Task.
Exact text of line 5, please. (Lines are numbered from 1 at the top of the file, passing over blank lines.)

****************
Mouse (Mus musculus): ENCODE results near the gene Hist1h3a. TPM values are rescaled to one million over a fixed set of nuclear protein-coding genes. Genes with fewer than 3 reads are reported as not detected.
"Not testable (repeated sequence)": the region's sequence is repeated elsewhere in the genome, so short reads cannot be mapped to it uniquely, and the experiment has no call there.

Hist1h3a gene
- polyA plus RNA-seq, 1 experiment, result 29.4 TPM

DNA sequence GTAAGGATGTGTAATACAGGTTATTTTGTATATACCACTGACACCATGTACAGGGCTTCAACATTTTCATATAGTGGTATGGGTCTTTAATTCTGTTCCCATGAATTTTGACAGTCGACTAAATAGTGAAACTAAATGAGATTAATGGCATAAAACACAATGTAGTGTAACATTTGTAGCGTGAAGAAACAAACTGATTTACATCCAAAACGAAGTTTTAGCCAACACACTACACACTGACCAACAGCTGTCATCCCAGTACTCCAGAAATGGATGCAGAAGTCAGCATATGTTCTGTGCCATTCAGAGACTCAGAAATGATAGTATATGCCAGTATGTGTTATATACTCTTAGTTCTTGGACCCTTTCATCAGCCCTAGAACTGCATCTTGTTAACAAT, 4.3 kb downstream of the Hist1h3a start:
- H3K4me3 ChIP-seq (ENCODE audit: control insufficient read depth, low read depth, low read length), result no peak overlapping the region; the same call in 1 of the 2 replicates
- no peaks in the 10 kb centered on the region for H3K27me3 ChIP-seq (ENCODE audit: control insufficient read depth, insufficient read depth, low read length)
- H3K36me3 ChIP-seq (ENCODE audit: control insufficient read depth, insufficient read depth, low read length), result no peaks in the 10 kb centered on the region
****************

DNA sequence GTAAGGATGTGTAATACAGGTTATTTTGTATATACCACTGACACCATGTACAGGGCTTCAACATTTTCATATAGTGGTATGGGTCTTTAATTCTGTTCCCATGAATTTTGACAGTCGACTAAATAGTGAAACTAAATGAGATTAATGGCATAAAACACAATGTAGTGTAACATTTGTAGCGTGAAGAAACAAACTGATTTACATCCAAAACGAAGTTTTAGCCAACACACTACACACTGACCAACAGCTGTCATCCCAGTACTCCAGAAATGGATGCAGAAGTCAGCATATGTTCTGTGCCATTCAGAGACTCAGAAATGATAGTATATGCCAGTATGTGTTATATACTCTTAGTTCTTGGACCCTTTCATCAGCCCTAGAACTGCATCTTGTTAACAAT, 4.3 kb downstream of the Hist1h3a start: